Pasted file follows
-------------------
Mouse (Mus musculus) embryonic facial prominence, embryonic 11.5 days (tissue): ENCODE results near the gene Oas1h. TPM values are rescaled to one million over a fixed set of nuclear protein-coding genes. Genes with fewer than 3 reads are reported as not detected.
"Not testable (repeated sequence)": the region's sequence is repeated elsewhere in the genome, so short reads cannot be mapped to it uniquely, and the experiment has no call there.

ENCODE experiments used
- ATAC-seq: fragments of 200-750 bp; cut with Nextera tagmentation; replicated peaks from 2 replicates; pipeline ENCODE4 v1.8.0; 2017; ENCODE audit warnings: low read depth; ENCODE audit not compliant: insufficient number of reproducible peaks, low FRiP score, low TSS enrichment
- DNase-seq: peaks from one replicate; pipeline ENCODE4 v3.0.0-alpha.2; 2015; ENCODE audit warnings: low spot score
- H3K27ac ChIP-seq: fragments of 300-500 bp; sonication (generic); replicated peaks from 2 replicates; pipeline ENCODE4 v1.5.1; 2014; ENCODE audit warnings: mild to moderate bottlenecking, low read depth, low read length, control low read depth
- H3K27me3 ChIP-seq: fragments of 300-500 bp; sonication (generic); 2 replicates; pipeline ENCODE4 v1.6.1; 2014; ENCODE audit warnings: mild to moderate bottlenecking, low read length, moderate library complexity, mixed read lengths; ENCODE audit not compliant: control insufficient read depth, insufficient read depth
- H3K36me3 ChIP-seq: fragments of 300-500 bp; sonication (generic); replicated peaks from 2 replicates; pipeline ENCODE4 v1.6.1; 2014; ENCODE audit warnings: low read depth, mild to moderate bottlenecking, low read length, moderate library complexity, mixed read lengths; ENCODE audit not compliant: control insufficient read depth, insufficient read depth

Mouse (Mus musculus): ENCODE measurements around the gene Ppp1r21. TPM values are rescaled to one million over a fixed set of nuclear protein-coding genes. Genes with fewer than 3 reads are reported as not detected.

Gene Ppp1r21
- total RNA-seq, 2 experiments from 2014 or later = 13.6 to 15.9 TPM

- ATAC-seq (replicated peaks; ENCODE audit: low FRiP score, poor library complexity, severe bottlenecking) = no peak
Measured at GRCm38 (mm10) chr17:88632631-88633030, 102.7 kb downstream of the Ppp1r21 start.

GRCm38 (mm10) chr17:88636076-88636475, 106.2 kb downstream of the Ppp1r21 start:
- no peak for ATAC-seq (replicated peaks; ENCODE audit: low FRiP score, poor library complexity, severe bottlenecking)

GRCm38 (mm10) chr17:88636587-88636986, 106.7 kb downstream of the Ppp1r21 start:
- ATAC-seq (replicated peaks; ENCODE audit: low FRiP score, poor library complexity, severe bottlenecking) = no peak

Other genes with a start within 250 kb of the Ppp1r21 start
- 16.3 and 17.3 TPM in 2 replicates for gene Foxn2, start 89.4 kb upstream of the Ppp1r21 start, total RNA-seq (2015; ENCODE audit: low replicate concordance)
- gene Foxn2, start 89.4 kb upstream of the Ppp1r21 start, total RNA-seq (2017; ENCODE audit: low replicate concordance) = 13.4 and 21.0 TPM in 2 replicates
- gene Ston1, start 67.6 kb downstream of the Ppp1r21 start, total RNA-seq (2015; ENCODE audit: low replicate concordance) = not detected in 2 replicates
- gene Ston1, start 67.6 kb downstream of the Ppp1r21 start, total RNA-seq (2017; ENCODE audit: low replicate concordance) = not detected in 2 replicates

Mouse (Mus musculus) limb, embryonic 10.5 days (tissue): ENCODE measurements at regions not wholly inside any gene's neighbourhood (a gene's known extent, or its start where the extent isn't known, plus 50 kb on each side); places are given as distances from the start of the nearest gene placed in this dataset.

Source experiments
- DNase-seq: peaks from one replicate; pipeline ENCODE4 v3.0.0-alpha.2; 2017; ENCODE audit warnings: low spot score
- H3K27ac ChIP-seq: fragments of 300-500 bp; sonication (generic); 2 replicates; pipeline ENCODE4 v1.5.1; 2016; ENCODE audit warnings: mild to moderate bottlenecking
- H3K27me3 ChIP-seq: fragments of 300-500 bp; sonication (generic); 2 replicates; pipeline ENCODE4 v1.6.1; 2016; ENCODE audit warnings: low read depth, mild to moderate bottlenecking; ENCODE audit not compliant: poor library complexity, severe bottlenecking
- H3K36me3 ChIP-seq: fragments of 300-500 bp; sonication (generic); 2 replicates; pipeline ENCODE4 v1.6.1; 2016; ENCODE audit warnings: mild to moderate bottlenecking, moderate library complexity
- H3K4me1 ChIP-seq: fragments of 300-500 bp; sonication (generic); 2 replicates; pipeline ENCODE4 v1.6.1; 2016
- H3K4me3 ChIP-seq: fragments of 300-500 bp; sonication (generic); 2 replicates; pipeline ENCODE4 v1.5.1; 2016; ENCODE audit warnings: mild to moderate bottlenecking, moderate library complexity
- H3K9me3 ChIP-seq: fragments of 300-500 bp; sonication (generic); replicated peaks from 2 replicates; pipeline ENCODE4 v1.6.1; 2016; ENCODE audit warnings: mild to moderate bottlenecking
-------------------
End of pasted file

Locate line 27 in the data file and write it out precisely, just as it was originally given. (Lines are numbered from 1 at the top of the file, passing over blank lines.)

- H3K27me3 ChIP-seq: fragments of 300-500 bp; sonication (generic); 2 replicates; pipeline ENCODE4 v1.6.1; 2016; ENCODE audit warnings: low read depth, mild to moderate bottlenecking; ENCODE audit not compliant: poor library complexity, severe bottlenecking